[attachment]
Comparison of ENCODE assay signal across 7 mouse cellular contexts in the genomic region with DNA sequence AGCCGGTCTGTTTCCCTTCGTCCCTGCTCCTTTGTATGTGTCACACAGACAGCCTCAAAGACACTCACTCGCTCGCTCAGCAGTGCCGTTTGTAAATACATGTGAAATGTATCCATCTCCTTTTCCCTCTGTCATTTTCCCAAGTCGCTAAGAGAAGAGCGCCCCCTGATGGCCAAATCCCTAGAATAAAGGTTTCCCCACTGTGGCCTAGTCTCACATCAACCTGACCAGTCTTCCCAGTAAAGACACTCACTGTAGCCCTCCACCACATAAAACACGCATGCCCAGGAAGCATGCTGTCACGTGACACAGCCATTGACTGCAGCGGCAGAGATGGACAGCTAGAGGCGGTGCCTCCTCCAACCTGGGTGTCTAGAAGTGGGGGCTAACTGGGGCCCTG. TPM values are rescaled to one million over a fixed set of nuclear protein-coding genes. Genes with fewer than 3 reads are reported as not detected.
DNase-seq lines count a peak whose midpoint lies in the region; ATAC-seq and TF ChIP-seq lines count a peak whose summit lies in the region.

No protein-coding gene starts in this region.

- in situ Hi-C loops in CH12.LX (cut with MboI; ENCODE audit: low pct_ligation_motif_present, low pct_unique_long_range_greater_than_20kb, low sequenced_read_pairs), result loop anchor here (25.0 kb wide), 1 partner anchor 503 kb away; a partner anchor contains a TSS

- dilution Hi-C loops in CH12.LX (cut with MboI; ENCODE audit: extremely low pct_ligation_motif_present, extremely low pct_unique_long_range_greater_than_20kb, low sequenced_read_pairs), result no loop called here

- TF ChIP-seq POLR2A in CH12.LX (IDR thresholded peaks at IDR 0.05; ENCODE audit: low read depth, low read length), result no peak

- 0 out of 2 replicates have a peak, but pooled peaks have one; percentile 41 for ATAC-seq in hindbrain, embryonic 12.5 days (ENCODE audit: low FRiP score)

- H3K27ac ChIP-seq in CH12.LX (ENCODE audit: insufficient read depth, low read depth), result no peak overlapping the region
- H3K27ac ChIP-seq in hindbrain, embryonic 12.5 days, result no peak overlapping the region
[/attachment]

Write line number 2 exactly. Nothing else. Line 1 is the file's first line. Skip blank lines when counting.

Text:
DNase-seq lines count a peak whose midpoint lies in the region; ATAC-seq and TF ChIP-seq lines count a peak whose summit lies in the region.